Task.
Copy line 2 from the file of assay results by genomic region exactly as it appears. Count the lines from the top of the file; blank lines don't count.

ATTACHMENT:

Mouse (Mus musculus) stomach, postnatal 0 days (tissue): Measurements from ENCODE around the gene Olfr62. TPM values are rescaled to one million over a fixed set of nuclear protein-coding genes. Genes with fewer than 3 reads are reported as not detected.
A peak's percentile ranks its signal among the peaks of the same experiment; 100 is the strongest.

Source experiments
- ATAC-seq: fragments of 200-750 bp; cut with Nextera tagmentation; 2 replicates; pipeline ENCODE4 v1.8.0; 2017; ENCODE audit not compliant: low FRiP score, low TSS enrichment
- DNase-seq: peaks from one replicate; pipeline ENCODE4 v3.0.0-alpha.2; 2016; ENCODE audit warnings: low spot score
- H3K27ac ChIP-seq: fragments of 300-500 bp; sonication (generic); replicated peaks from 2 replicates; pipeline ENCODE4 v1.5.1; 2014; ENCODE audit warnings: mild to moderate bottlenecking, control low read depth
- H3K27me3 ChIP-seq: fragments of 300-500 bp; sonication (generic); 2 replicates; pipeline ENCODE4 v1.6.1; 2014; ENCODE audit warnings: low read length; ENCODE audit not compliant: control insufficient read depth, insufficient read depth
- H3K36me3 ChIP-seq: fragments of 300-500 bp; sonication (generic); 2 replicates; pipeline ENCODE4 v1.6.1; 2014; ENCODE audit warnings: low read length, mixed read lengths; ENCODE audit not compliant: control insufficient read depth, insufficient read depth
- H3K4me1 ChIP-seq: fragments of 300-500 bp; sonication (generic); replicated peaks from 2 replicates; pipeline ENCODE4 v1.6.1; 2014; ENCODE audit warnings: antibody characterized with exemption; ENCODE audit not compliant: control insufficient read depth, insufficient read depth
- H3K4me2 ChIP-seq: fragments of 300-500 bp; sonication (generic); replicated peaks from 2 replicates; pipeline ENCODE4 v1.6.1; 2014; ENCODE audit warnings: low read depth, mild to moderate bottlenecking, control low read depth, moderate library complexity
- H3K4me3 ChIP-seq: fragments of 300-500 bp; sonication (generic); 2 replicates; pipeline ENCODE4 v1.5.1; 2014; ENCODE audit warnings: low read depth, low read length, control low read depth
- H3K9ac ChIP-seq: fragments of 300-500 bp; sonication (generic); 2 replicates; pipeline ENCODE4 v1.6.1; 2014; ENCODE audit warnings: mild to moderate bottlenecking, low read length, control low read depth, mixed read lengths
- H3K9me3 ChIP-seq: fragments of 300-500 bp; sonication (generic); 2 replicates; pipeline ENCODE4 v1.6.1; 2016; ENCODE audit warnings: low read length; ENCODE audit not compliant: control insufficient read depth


A peak's percentile ranks its signal among the peaks of the same experiment; 100 is the strongest.